Oh, it feels so good to stretch out the ol’ typin’ fingers and get back into the blogosphere. It’s been a busy few months here at TraderTiki headquarters, with the new syrups line, Tiki Nights at Teardrop Lounge in Portland and Vessel in Seattle, and a new job at… well, we can talk about all that later. For now, let’s get down to the nitty gritty with a lovely bowl of punch.
Fred over at Cocktail Virgin Slut will be hosting this iteration of the long running Mixology Monday, with this iteration featuring Tea! Tea is an ingredient I’ve long… well, for a few years at least, been ballyhooing as a wonderful ingredient. I first had a tippler’s tea in Pequod Punch, a drink from Jeff Berry’s Intoxica. The drink was so well received by me that… well, I received perhaps a bit too much. The tea and rum combination, so smooth and subtle, inspired my Veilleés Punch, and a few other ephemeral cocktails.
While in New York last year, I was treated to a great delight in the form of a simple Arrack punch using sugar, lime, Batavia Arrack, water, and just a sprinkle of nutmeg. Arrack’s unique flavor punches through the combination of citrus and sugar, and even watered down it still packs quite the whallop of taste. I thought I’d take this as inspiration to make a simple Arrack and Tea punch I like to call VOC Batavia Punch, named for the cursed ship Batavia of the Dutch East India Company, which suffered a mutiny, shipwreck, and several murders on its maiden voyage. Was this punch to blame? Who can say, but take a sip and lets find out.
VOC Batavia Punch, for one
- 1/2 tbsp sugar
- zest of 1/2 lemon
In a shaking tin, create an oleo saccharum by using a muddler to grind the sugar against the lemon, which should extract the oil. Muddle/Grind and leave for 2 minutes, to allow absorption.
In the same shaking tin, pour in
- 1 1/2 oz Batavia Arrack
- 3/4 oz Bols Genever
- 3/4 oz fresh lime juice
- 2 1/4 oz Strong Black Tea (cold)
Shake with plenty of cubed ice and pour into a 15oz glass. Garnish with a splash of nutmeg and lemon wheel, serve with straws.
For a punchbowl, use 1 Tbsp sugar per the zest of 1 lemon, 1 whole lemon zest per 2 drinks. Combine 2 parts Batavia Arrack, 1 parts Bols Genever, 1 part fresh lime juice, 3 parts Black tea, over a block of ice that is at least 1/2 the final volume of the the punch.
Like any good punch, this one goes down smooth and gets one stinkin’ real quick-like. The Arrack and Genever combo creates a striking flavor, something I can only describe as a rich funk. This is calmed by the smooth, oily tea, and balanced with the lime and sugar. Beware though, a cup full too many and you may find yourself shipwrecked, and like the poor botswain of the VOC Batavia, executed for “outrageous behavior”.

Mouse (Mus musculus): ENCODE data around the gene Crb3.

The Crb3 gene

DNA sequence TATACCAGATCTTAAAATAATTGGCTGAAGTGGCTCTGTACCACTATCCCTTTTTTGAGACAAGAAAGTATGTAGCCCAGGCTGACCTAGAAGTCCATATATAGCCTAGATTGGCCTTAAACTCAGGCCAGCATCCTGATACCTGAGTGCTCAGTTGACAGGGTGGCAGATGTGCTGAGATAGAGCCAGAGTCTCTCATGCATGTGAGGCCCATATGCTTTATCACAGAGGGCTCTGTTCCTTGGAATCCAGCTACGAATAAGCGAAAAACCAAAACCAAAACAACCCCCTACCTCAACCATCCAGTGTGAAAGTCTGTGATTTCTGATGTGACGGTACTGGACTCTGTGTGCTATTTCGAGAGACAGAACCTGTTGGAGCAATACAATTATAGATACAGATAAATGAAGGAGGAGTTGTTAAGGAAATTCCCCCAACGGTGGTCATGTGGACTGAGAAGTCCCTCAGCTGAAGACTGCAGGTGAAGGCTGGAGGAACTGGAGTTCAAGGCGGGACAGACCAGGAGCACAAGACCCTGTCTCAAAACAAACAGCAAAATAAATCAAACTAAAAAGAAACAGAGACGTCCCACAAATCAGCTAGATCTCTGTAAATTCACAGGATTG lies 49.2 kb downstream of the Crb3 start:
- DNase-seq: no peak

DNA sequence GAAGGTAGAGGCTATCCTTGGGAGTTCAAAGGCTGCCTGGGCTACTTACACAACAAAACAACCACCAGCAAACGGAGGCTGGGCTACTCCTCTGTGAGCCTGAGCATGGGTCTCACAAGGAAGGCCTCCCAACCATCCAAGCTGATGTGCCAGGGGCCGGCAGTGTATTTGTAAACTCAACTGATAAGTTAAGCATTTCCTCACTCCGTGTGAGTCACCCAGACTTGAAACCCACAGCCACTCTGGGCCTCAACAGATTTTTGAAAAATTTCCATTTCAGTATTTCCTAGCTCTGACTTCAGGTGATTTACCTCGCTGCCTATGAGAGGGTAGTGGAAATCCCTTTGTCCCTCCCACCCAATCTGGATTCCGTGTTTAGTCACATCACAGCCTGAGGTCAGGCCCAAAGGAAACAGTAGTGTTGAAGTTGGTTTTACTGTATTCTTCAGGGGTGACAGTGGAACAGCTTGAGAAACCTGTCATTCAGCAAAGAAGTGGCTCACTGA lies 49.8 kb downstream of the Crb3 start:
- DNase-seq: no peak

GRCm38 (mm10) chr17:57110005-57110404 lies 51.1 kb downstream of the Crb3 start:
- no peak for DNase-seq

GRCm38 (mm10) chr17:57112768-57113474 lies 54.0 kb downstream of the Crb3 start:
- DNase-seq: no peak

Another month, another MxMo, so they say. And who are they? I cannot say. But for sure, this is a challenging MxMo idea, as hosted by The Scribe over at A Mixed Dram. So, broaden my horizons, eh? Well, the first thing that came to mind was, thankfully, the first thing in the description, Tequila!
As happens to so many of us, a bad incedent with Tequila at a tender age involving a few Margaritas in red solo cups, little people dressed as KISS, and a hot Los Angeles day did not bode well for my favor with the spirit. I’ve come to respect it, surely, through continued application of the good stuff (Del Maguey Mezcal, Cazadores AÃ±ejo), but can’t say I’ve had anything other than a straight shot in a good decade or so.
Well, the liquor fairy arrived at my doorstep a few weeks back with a delivery of what I’m hoping will pull me out of this particular mixological slump, in the form of Inocente Platinum Tequila. Inocente is a triple distilled tequila with an emphasis on removing the “nasty bits” that can easily lead to a hangover, and arrives in a nifty blue “twist” of a bottle that could make a nifty vase, or cheap christmas present. The nose is a sweet but clear tequila scent, with a bit of pear to it. The flavor is a bit relaxed, really only coming in a moment or two into the sip, but is an unmistakable smokey, fruity tequila, with almost no burn. This is definitely a great platinum to ease my way back into tequila mixology.